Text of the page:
Forget Hawaii, Hainan’s where it’s at
Hainan, which has some of the country’s best beaches, was the earliest place in China to adopt a visa-free policy for foreign visitors in tourist groups (link in Chinese).
Since May, tourists from 59 countries, including the UK and the US, no longer need a visa to enter Hainan and can stay for 30 days. That’s an improvement from 2010 (link in Chinese), when China adopted the policy for visitors from 26 countries. Hainan is particularly popular among Russian tourists.
Other places like Beijing and Tianjin only allow foreign visitors to stay for six days without a visa while in transit to a destination outside of China.
Quanfu Island, one of Paracel Islands of Sansha prefecture of Hainan. (AP Photo/Peng Peng)
China’s Cape Canaveral
The province established the country’s first coastal launch center for satellites and rockets in 2014, the country’s fourth launch-center, after Jiuquan, Taiyuan, and Xichang—all of which are located in on the mainland. Wenchang Satellite Launch Center, where the launch center is based, said it wants to become a global aerospace industry city.
The new launch site is integral to China’s space ambitions. It is so far the only site that can launch China’s latest and largest rocket, the Long March 5. China will launch the third Long March 5 later this year, paving the way to carry the Chang’e 5 lander for lunar exploration in 2019. Being close to the equator makes rocket launches more efficient (paywall) because the faster rotation of Earth gives more lift. Long March 5 is also the key to China’s Mars exploration plan in 2020.
Wenchang satellite center. (Reuters/Stringer)
Drug haven (no, not that kind)
It isn’t just space. In 2013, China’s State Council approved a plan to build a medical pilot zone in Boao, which extended work permits to foreign doctors. Currently, foreign doctors are allowed to work in the country for a year (link in Chinese), according to China’s health ministry. The island now also allows foreign drugs to be prescribed more quickly than in other parts of the country. Usually foreign drugs that have secured regulatory approval abroad still have to go through time-consuming clinical trials in China. That may help Hainan become a medical tourism hub (paywall).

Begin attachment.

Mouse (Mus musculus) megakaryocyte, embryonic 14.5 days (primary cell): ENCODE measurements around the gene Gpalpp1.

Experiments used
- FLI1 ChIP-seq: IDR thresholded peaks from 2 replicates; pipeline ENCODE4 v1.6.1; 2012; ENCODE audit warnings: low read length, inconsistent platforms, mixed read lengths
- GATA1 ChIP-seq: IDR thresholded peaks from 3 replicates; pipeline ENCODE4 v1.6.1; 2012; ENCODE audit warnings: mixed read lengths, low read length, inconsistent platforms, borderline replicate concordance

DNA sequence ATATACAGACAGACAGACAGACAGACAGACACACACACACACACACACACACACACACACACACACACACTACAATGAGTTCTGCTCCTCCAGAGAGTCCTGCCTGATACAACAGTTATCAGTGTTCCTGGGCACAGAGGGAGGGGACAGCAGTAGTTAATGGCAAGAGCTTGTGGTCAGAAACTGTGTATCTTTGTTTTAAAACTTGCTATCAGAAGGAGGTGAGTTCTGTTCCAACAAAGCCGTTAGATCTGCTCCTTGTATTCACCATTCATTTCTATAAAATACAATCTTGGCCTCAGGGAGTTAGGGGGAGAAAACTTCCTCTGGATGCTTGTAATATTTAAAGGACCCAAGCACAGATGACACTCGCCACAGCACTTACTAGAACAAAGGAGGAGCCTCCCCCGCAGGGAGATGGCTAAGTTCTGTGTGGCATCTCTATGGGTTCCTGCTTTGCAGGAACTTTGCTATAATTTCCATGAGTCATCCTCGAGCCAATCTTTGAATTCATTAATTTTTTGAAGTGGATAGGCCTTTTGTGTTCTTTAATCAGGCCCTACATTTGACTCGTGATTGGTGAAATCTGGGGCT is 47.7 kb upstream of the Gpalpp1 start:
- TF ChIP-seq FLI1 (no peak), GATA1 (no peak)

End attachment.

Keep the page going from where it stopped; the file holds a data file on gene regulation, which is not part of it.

A new Hong Kong… or Macau?
Showing that China can build a global trade hub on the order of Hong Kong—that’s really what’s at the crux of the latest plan for Hainan. In April, shortly after Xi said the country would grant foreign firms more economic freedom in Hainan—and as trade tensions with the US ratcheted up over that very issue—the State Council announced a plan to make Hainan a free-trade zone in two years’ time, and a free trade port in 2025.
Authorities in Hainan are considering a bunch of ideas to foster those aims, including a wishlist of the global firms they hope to woo, plans to attract more foreign tourists, and a controversial goal to bring in tens of thousand of foreign workers. For example, Hainan is reportedly considering allowing online gambling and a lottery, which could pave the way for casinos, according to Bloomberg (paywall) in February—Macau is the only place in China where casinos are legal. Hainan could be a second.